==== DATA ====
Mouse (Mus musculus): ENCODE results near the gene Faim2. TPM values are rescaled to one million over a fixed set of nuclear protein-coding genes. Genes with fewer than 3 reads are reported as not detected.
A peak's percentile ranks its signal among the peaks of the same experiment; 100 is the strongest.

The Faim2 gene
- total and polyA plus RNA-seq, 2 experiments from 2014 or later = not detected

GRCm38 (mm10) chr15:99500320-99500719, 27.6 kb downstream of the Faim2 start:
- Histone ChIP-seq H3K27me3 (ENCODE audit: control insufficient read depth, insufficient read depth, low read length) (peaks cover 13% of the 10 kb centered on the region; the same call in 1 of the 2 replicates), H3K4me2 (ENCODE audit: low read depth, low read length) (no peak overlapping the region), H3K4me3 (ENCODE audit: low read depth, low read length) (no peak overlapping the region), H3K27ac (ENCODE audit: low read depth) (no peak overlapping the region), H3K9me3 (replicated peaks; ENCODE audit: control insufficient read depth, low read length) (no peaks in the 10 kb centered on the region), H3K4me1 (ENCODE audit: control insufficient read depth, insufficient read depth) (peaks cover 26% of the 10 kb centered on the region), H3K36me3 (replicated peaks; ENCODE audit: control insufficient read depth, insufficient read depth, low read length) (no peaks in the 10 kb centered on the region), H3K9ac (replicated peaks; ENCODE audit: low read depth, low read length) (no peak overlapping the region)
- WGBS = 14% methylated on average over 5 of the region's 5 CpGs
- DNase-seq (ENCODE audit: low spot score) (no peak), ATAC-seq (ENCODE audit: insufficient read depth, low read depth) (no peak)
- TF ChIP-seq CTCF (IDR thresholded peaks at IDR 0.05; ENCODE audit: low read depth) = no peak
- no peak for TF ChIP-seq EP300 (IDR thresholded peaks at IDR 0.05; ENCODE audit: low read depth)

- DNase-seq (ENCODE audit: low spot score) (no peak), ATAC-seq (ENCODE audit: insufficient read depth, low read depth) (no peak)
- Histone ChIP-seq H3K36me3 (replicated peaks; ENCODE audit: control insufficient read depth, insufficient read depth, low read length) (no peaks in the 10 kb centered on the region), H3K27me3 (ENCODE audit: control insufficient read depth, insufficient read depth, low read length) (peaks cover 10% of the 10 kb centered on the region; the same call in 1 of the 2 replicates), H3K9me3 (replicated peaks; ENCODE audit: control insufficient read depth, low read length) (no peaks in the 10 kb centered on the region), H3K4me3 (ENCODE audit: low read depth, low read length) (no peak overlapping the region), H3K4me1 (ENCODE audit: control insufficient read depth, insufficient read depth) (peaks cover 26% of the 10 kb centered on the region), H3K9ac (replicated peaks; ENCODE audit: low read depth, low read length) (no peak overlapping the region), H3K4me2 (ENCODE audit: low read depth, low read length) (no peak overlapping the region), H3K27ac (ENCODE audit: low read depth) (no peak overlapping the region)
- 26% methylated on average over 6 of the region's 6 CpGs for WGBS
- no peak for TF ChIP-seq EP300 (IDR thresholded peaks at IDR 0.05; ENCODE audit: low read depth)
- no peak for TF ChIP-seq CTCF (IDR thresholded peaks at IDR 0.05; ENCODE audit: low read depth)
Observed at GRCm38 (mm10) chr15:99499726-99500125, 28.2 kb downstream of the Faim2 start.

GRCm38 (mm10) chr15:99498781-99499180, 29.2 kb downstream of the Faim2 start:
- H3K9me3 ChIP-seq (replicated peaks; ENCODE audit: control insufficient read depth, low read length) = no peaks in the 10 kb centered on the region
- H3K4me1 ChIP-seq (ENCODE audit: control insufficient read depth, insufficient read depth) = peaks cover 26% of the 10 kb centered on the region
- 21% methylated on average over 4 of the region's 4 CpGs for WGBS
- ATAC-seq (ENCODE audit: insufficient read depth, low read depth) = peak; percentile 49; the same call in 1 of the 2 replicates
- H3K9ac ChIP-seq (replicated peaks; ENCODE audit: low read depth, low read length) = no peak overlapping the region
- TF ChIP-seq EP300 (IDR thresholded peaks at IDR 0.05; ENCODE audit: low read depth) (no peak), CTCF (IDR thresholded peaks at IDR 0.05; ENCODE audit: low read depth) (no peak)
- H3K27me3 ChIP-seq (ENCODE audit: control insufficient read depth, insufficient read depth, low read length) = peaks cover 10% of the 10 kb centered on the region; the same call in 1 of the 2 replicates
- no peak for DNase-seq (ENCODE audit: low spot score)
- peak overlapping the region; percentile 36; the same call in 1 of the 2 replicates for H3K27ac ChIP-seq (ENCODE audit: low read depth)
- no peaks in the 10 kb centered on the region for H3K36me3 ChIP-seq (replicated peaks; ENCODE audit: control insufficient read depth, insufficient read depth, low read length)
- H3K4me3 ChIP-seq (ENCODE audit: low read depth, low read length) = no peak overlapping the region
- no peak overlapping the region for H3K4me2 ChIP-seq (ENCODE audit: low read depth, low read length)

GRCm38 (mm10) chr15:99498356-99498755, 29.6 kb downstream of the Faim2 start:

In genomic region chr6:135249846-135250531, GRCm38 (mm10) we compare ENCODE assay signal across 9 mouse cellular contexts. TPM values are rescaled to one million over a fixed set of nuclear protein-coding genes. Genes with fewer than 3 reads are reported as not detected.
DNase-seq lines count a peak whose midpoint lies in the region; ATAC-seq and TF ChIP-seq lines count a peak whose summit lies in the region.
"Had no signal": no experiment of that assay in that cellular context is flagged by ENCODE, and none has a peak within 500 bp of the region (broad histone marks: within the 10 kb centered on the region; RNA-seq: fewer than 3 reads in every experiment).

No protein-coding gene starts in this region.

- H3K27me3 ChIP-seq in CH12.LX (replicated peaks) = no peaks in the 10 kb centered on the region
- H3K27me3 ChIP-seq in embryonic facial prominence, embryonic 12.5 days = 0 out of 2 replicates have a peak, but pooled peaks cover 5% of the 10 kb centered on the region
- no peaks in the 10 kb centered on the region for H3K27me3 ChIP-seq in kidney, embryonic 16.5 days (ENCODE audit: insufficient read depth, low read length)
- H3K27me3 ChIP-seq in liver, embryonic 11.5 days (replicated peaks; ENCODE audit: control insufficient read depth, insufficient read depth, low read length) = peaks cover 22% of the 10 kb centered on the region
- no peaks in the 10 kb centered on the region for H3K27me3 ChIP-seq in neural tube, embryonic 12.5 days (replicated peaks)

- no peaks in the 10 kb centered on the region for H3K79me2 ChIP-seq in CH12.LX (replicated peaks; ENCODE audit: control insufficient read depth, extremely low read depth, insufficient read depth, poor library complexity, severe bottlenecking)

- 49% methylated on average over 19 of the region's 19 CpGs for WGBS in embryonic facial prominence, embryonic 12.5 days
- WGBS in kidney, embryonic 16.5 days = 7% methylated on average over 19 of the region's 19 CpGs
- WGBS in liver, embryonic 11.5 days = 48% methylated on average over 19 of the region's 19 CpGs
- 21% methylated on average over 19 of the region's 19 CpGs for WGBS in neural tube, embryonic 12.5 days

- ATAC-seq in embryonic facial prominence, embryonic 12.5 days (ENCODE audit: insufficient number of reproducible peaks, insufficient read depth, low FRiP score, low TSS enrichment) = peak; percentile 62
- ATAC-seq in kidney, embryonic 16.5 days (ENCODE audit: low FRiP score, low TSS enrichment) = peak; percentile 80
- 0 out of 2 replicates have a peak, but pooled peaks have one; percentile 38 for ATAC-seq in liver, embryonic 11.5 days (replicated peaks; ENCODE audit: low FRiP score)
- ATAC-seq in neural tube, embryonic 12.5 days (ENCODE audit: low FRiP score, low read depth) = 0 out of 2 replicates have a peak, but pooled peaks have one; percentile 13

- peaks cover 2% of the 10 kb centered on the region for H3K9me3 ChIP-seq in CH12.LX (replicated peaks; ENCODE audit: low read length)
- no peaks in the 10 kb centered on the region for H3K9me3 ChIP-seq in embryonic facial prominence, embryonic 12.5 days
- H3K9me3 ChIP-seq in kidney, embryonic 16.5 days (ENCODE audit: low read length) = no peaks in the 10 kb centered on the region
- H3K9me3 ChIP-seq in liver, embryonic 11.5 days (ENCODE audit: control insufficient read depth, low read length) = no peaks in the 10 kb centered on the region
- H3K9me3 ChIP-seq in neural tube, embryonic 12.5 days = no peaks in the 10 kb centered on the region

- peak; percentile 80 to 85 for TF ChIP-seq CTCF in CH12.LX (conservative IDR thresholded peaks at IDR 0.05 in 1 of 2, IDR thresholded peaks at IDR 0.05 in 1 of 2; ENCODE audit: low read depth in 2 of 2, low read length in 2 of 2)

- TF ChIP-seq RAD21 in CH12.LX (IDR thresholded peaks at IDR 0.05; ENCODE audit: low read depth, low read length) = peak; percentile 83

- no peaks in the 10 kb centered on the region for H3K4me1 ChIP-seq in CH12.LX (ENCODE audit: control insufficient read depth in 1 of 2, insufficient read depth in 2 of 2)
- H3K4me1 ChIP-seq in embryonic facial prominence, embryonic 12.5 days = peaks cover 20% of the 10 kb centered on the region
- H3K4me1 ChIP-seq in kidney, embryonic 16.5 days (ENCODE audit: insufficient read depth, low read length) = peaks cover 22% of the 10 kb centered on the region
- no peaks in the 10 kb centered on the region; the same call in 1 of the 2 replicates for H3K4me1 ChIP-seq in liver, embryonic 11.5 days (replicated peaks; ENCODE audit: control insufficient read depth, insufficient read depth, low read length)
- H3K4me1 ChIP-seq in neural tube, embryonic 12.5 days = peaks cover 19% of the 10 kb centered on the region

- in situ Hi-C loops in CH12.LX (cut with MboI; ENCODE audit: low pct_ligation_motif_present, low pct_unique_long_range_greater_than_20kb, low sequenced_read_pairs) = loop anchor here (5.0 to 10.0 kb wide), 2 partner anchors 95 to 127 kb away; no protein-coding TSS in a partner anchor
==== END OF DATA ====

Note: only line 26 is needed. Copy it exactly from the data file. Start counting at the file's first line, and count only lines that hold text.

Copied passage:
- peak overlapping the region; percentile 36; the same call in 1 of the 2 replicates for H3K27ac ChIP-seq (ENCODE audit: low read depth)